Personally ive always found my clients to be very understanding, I'm just a one man band. When my son was born all but one of my clients continued to pay me for the two weeks I was gone. They had no obligation to continue paying me but I was extremely grateful.

      That said, I generally report straight to directors / CEOs. They tend to have a better understanding than most. I generally feel better looked after as a contractor than I ever did as a permanent employee.

      The one client that didnt pay, I was reporting to a middle management schmuck that was more concerned about his targets than the wellbeing of another human being.

      As a result, I rewarded the ones that took care of me and fucked off the one that didnt as I was able to see where I was valued.

      The CEO got wind of this and Ive since returned to the one that I got rid of and I now report to the CEO. The schmuck was fired for jeopardising the business for the sake of £200.

      I dont expect special treatment at all, but when I get it I give it back in spades.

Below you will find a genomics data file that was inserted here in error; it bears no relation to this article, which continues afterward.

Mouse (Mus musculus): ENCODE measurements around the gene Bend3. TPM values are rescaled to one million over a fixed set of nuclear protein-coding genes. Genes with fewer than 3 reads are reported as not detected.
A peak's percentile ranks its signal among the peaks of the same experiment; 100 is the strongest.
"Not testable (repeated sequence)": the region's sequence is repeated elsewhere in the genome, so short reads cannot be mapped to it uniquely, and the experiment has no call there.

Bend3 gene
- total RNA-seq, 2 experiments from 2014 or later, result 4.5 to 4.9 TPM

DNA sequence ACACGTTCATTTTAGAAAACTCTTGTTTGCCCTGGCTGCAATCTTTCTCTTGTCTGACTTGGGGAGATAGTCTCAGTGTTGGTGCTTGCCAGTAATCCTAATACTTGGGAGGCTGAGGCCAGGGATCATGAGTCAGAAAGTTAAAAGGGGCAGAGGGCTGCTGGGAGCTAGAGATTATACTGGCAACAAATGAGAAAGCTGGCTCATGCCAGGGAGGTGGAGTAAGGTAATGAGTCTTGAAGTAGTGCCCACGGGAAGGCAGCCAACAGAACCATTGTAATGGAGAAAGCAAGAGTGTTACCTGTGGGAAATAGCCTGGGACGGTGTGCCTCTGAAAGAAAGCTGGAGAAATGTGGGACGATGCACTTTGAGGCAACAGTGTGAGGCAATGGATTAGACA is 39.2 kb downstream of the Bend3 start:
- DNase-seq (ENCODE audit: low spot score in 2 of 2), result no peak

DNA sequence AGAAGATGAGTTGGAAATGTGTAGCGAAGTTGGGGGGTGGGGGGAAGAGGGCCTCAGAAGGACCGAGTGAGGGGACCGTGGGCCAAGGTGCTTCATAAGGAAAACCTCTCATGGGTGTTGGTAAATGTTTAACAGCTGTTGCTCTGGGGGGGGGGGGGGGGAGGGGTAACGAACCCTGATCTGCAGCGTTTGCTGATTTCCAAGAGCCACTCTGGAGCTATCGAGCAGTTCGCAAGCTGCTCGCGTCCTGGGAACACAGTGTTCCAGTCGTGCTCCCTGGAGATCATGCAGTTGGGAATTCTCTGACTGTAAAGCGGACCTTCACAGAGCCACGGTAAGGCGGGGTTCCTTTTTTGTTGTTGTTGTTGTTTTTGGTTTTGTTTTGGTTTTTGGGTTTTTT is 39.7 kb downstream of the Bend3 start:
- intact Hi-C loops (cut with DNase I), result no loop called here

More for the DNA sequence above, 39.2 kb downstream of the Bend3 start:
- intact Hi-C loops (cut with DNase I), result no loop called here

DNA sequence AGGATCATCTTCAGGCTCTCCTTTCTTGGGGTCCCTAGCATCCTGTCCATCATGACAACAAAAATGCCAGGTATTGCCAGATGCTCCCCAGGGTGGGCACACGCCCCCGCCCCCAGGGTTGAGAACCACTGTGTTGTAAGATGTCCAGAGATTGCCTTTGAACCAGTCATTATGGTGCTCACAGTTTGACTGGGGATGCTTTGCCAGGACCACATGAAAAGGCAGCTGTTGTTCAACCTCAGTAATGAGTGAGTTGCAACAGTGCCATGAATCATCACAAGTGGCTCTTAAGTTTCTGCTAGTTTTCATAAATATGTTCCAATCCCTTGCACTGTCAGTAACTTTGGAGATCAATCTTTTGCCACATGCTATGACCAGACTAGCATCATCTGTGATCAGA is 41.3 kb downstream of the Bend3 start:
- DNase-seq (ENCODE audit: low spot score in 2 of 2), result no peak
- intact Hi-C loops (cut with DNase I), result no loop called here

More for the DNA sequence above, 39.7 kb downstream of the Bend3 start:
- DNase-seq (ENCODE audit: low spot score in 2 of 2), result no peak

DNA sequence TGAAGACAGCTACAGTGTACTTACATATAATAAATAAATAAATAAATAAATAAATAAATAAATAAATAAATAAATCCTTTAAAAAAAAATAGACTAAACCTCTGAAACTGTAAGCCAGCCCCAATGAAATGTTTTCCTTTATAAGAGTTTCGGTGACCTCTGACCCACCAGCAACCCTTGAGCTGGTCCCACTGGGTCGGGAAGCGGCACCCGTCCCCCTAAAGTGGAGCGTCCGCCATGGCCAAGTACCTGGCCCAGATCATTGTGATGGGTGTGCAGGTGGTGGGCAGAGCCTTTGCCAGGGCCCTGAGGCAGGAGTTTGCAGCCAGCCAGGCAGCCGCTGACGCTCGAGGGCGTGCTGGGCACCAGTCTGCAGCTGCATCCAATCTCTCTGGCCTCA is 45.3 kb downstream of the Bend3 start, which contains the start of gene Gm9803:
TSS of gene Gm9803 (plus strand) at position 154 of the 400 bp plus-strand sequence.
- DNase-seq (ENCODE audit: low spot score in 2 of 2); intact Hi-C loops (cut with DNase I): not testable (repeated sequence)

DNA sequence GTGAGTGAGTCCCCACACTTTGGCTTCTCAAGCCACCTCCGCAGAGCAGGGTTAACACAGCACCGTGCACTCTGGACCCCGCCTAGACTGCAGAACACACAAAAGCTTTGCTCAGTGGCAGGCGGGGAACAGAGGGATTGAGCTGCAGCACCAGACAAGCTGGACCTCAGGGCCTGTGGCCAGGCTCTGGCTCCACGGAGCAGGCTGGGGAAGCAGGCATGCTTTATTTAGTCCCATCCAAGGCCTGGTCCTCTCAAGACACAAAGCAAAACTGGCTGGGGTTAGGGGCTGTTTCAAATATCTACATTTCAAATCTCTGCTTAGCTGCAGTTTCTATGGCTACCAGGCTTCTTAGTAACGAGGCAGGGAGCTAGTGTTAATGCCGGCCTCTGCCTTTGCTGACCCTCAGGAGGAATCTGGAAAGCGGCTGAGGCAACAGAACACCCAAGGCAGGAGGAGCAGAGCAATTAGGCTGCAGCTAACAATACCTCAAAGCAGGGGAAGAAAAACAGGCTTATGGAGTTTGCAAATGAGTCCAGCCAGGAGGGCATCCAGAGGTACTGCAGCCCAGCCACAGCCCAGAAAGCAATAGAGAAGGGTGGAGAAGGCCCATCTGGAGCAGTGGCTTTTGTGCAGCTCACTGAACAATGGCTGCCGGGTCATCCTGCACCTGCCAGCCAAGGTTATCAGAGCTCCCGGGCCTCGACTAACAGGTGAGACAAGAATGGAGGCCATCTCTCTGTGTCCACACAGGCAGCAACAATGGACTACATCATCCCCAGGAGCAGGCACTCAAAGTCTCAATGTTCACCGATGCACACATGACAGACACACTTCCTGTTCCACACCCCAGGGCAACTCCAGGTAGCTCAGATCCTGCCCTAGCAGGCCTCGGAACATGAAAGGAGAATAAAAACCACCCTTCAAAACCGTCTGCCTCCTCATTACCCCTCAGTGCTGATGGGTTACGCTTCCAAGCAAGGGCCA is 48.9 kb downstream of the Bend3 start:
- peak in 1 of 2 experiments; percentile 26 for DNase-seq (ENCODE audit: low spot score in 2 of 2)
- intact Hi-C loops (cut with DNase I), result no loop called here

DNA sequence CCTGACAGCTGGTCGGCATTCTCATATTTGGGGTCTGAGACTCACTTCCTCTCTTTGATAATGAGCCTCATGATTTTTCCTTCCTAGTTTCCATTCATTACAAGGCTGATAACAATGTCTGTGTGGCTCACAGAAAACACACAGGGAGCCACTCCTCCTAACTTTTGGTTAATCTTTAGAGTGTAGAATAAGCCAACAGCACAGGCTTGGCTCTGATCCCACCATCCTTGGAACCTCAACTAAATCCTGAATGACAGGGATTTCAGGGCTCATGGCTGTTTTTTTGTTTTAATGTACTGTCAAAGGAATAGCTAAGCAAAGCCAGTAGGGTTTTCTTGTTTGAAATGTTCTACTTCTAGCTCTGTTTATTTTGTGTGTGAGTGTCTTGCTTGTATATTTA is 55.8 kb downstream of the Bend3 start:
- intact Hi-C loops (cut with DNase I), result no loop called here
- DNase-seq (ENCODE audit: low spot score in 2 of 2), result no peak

4. Franco Silver badge

      Re: Off at a tangent - providing cover for absences

      Depends on the situation and the client, I've never had to do it myself but the idea is that you would subcontract another PSC to do the work in your place, and the client maintains a right of veto over the substitute but only on "reasonable" grounds. I.e they can't say we want Clifton Shallot becuase we always get him, but if the substitute is not as qualified, or lacks appropriate clearance (E.g. SC Clearance, Disclosure checks, FCA Background Checks) then the client can veto them.

  8. Anonymous Coward
    Anonymous Coward

    Permies bashing Contractors again... who'd have thought it!